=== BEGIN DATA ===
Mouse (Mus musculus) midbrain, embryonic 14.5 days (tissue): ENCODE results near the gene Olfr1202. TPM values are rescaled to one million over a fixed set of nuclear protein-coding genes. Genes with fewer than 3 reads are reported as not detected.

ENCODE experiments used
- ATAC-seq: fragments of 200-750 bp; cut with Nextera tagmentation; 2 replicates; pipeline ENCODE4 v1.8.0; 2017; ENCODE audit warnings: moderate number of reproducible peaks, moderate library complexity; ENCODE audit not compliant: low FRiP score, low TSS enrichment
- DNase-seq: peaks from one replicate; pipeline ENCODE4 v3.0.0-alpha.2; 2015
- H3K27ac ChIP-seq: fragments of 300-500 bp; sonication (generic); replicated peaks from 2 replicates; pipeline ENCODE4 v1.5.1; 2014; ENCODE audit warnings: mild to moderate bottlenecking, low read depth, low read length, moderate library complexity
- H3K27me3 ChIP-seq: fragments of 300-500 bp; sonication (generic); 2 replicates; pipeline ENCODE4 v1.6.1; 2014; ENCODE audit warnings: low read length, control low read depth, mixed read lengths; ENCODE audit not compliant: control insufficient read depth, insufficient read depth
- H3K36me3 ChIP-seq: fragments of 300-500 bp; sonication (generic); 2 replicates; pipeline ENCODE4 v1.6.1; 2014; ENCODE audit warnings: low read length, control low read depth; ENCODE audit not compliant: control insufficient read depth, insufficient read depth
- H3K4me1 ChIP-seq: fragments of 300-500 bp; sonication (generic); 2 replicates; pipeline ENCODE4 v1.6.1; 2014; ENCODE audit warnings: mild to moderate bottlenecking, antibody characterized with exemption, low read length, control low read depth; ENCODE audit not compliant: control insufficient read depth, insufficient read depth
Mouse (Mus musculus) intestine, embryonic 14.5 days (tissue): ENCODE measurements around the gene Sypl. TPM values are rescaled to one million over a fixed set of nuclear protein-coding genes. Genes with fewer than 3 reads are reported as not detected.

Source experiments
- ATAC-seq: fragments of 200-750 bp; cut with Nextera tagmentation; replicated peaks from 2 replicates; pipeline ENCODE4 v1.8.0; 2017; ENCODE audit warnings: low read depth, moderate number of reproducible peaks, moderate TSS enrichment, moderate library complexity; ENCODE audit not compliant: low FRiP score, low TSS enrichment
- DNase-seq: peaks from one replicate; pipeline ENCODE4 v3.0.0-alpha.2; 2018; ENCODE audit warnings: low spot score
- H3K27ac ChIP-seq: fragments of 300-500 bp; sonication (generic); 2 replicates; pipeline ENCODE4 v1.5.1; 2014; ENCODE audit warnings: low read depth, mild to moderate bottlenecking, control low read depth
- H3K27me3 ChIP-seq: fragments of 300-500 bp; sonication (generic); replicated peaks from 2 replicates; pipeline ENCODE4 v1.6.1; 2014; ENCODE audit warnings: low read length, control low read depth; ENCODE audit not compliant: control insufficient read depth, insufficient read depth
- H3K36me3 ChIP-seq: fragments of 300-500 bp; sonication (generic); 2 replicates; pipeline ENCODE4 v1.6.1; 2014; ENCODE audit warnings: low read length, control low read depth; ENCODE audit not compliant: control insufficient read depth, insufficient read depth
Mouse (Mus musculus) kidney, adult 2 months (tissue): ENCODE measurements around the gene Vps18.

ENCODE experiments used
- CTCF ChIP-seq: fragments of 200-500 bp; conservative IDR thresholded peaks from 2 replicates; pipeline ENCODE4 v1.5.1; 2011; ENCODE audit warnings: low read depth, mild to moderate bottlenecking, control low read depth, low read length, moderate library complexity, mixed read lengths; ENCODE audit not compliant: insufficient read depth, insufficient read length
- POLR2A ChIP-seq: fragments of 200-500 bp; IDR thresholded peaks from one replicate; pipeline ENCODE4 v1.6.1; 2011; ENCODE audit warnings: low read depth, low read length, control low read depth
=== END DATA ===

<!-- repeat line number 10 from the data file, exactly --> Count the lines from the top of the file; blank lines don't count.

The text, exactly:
Source experiments